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Wednesday, June 3, 2009

The Three Pillars of Securing Communities

As part of its new campaign to increase congressional funding for Secure Communities and to extend the program nationally, ICE has overhauled the program’s webpages and tweaked its description of the project.
ICE says that Secure Communities has “three pillars.” The first pillar is to “identify criminal aliens through modernized information sharing.” A second program pillar aims to “prioritize enforcement actions to ensure apprehension and removal of dangerous criminal aliens.” The third pillar is to “transform criminal alien enforcement processes and systems to achieve lasting results.”
One of the most persuasive arguments against comprehensive immigration reform is that reform is not viable without guarantees that the border is secure and immigration laws are being enforced. Even supporters of comprehensive immigration reform (CIR) have adopted the logic of this argument and as part of their strategy to advance CIR have backed tougher border control and immigration enforcement programs. Rep. David Price (D-NC), the leading congressional proponent of Secure Communities, is one of those who have advanced this nuanced argument as a way of advancing CIR.
A major problem with the enforcement-first position is that in the rush by DHS to enforce immigration law it has moved beyond the traditional instruments of immigration enforcement. Enforcement has become so pervasive and penetrating that all noncitizens- legal and illegal – have become increasingly vulnerable.
New government capacities to identify individuals through rapid checking of integrated databases have been tapped by DHS in immigration enforcement. Previously, such identification checks faced major technical and logistical obstacles.
The rapid advancement in automatic fingerprint identification systems has encouraged the federal government to launch new programs – such as the U.S. VISIT program – to increase the universe of fingerprint files and to begin integrating all identity databases. Not only are these databases, which include fields for other information about individuals, being integrated at the federal level, but led by DHS they are also quickly extending to local and state governments. Identification is at the heart of the Secure Communities program, and is its first “pillar.”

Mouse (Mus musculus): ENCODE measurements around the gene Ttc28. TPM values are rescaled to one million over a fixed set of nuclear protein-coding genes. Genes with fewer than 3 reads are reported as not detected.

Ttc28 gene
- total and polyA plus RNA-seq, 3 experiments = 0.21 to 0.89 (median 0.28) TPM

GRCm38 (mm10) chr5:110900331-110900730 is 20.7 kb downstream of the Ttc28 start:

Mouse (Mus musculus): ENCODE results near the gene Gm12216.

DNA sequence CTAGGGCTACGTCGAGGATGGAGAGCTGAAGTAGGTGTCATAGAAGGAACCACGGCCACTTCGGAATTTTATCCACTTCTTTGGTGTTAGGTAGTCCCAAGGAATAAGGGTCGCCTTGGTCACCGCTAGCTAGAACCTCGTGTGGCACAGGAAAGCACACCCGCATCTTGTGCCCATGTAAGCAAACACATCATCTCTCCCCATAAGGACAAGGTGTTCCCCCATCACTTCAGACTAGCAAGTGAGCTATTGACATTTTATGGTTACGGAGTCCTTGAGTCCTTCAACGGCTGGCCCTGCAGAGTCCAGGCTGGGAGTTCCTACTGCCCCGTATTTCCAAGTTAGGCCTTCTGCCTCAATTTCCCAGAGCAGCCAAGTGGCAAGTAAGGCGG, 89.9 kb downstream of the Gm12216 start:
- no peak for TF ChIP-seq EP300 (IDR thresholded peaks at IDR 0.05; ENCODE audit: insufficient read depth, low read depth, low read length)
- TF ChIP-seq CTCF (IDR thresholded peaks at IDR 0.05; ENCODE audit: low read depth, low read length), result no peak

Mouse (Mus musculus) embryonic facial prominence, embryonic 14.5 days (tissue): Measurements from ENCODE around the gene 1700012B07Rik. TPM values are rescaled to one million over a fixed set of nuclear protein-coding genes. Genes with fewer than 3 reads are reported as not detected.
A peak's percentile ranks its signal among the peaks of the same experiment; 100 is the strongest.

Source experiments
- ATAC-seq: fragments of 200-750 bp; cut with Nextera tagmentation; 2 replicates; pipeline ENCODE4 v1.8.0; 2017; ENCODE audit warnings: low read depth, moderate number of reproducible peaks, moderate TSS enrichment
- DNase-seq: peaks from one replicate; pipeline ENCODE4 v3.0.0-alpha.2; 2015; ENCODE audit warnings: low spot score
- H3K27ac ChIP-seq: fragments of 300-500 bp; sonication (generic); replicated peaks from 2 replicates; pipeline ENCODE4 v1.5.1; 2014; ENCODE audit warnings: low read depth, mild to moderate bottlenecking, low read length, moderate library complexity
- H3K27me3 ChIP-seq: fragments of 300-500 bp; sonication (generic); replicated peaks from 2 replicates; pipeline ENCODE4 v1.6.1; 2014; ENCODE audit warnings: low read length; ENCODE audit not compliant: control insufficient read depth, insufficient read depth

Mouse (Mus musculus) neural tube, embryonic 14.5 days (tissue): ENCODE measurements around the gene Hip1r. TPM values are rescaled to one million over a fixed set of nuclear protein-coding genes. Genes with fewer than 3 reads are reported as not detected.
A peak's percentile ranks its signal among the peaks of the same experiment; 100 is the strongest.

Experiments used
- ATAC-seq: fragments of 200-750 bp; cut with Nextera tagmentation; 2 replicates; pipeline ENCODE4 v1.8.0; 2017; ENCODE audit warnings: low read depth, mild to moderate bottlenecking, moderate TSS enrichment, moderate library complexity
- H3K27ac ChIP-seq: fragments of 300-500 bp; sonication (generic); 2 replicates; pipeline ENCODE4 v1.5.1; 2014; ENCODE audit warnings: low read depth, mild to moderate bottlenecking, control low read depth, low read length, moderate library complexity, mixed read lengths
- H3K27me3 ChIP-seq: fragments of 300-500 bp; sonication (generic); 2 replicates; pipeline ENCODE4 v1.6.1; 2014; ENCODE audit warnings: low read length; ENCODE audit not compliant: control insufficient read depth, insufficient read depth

Identifying all “removable” aliens is the main strategic challenge for ICE. Secure Communities is an attempt to identify the sector of deportable aliens labeled criminal aliens using the latest advances in federal identification and communications technology.
As ICE explains, “The Secure Communities plan responds to the identification challenge by using biometric identification technologies currently in use by the FBI and other parts of DHS, and combines them in a new, powerful way.” Not only is a powerful enforcement tool now in use by ICE and Border Patrol agents, it is a technology that enables “local Law Enforcement Agencies to initiate an integrated records check of criminal history and immigration status for individuals in their custody.”
The identification process works this way: “A single submission of fingerprints as part of the normal criminal arrest / booking process automatically will check both the Integrated Automatic Fingerprint Identification System (IAFIS) of the FBI’s Criminal Justice Information Services (CJIS) Division and the Automated Biometric Identification System (IDENT) of Homeland Security’s United States Visitor and Immigration Status Indicator Technology (US-VISIT) program.”
If there is a match in the DHS system, ICE evaluates “the individual’s immigration status and provides a timely response to local law enforcement partners.”
Prioritization is ICE’s second priority. The problem for ICE is does not have the capacity to arrest, detain, and deport all “removable” aliens. It must, therefore, prioritize. Targeting criminal aliens is now a stated ICE priority, but even targeting this population of removable immigrants – estimated at 300,000 to 450,000 – is beyond ICE’s capacity. ICE estimates that $2-3 billion would be needed to implement this task.
Adopting the language of other ICE and Border Patrol programs, ICE says it will meet the prioritization challenge by using a “risk-based approach.” This means “assessing the risk each criminal alien poses to the public” and then focusing “immigration enforcement on the most dangerous criminal aliens first.”
Transformation is the third pillar of Secure Communities. ICE says that the vast new identification infrastructure that Secure Communities is installing – “deploying to the approximately 30,000 local jails and booking stations throughout the nation” – will tax its capacity to detain and deport all the aliens identified through the program, and it must, therefore, “transform [the agency’s] processes and systems.”
Basically, ICE is saying that it needs to become bigger and more efficient in deporting immigrants:
“To accommodate the increased number of criminal aliens, ICE is taking a mission-centric approach to optimize capacity — detention bed space, transportation resources to facilitate detainee transfers, and professionally trained staff to work the cases.”
Next: What's Wrong With Secure Communities?
Photo: La Salle Detention Center in Encinal, Texas (USMS immigrant detainees)

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